Class of 2020, Fordham Gibelli School of Business Honors Scholar
Loyola Chicago, Northeastern, Fordham, Catholic University of America, Drexel, Davidson, Boston University, Scripps, Boston College, Washington University in St. Louis
A total of ~$1,144,000 from various universities; $1000 from Al Neuharth Free Spirit and Journalism Conference; $5000 from United States Senate Youth Program; $2500 from National Merit Association (PSAT)
Describe your experience with the college application process
IThe college application process was incredibly long for me, as I let my meticulous side take over and carefully examine each school, essay, and scholarship for the specifics I wanted. That being said, I wouldn’t have done it any other way; after heavily researching schools and working hard on essays, I was able to trust my decisions and re-use pieces I had written for many different purposes. Hughes Tutoring helped reassure me I was following the right steps and encouraged me to explore opportunities I wouldn’t have thought of before, and it all paid off.
What would you do differently if you could?
I would probably worry less about my specific major and the schools I was looking at based on that idea. I originally thought I would like to pursue Journalism, but after getting some hands-on experience at the Al Neuharth Free Spirit and Journalism Conference (a scholarship and all-expense-paid trip to D.C. that Kelly showed me and helped me apply for) I realized that wasn’t for me. I toyed with English or Law, but I eventually settled on business--something I never would have thought of before. Lo and behold, I’ve been accepted to a business program where I’ll get to study on three different continents in three years. I could not have predicted I’d be heading down this path, so I would have worried less about that initially. Generally, like many high school juniors and seniors, I’d tell myself to calm down and trust that I’ll end up where I need to be, as long as I put in the necessary work.
What's the best piece of advice you can give to upcoming seniors/current juniors?
Oh, I guess I was getting ahead of myself with my answer to the last question, so I’ll repeat once more- take a chill pill and RELAX. The college process, as we have or are experiencing, is incredibly stressful; with hundreds of majors and colleges with outrageous tuitions, it’s easy to feel completely overwhelmed. Even though these feelings are totally legitimate (and normal, you’re not alone), it’s so important to trust that you’ll end up where you’re meant to be. Don’t misinterpret what I mean, though--this does not mean “slack off on your applications.” The best thing you can do for yourself to ease the stress is to start early and work efficiently. Especially when it comes to standardized tests, taking the PSAT seriously and trying out your ACT/SAT by the end of junior year will help you feel well underway. Writing a really strong Common App essay that you’re passionate about and a few powerful short essays will allow you to recycle writing that you’re confident in and help you accomplish more. If you’ve worked hard and kept your eye on the ball, there’s nothing to worry about--it will all come together!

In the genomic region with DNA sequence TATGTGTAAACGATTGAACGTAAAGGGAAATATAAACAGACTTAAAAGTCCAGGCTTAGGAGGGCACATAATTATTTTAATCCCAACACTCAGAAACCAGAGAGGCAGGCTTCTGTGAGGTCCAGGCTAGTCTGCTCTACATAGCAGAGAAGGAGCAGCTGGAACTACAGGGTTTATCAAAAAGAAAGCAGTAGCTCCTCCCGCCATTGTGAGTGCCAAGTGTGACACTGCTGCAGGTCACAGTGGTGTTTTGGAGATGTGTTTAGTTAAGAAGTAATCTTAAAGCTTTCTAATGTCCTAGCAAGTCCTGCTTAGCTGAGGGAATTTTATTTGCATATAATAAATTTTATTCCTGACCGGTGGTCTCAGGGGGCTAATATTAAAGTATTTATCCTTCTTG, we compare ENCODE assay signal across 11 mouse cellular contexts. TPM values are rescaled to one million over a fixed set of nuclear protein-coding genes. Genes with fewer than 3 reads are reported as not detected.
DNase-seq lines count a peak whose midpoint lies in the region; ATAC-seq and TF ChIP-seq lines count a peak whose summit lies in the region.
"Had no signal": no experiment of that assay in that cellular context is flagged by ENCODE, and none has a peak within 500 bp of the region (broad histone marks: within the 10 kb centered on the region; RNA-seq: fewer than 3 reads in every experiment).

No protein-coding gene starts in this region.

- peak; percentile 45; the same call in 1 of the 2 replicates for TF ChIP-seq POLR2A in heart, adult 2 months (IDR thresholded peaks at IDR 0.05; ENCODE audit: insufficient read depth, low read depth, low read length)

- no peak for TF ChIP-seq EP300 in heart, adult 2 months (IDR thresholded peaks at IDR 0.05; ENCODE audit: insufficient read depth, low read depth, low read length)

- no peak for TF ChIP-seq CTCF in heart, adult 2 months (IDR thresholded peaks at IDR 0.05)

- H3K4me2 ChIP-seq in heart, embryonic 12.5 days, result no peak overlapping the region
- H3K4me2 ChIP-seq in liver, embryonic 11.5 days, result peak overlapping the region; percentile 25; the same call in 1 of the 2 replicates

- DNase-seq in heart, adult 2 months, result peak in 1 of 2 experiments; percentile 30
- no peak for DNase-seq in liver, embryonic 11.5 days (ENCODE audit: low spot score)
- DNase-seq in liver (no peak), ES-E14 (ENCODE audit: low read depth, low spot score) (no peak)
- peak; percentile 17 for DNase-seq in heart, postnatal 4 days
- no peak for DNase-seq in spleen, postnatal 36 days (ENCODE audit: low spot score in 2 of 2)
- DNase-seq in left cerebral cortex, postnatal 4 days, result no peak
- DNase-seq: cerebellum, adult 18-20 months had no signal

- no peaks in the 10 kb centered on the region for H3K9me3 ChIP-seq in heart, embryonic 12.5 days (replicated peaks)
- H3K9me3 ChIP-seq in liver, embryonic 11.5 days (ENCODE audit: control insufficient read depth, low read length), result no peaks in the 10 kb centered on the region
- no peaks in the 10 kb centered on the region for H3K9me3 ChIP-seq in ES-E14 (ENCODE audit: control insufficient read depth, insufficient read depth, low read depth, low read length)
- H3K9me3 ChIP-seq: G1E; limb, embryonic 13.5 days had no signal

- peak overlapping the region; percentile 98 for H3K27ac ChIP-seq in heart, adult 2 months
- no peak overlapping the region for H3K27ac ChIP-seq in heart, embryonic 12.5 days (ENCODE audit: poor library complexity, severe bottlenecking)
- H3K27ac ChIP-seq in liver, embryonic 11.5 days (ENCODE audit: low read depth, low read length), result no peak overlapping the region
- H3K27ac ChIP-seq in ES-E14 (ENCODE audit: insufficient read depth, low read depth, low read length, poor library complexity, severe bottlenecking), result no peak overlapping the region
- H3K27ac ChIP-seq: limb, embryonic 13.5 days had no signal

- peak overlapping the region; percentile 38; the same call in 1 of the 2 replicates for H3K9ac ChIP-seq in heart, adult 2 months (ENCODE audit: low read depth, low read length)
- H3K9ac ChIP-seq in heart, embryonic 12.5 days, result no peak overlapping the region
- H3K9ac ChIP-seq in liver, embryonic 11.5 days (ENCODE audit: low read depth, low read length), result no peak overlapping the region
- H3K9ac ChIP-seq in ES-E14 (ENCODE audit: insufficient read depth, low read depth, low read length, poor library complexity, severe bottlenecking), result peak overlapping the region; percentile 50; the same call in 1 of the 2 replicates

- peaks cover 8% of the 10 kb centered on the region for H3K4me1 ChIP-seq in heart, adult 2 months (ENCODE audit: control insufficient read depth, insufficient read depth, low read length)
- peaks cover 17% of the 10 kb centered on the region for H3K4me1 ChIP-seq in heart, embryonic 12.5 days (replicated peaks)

Of which aspect of your applications are you most proud?
I’m most proud of my Common App essay. I adapted it from a short story I wrote in English class about my twin brother and me. My twin brother has autism with severe social and language impairment, and writing this short story was one of the most effortless things I’ve ever written; the dialogue and themes are a part of my everyday life and that made the story very personal and striking. The essay covers many aspects of our relationship, from my guardianship to his idiosyncrasies to his tearful awareness that I’ll be going away for college next fall. It’s definitely the most personal piece of my application, and more than any of my other achievements I think it really reflects my personality, ambitions, and values.
What are you most excited about for next fall?
I’m most excited to explore a huge city like New York and experience all the cultural opportunities. Although I love Montana, I’m ready to engage in a more diverse community and reach out into the world more. I can’t wait to start exploring the field of business and molding it into something that helps me express my talents and help others, all while meeting new people who share my interests.
If you were in charge of college admissions for a day, what would you change?
This may be more of a financial aid issue, but I hate the process of disallowing “stacking scholarships.” By preventing “stacking scholarships,” students who earn third party scholarships and those who don’t are essentially viewed the same and left in the same financial situation, even though the students who applied for more scholarships had to work harder to achieve no better result. I think that’s unfair, and especially as schools try to win students over by promoting their affordability, they should allow students to use outside scholarships rather than negating them.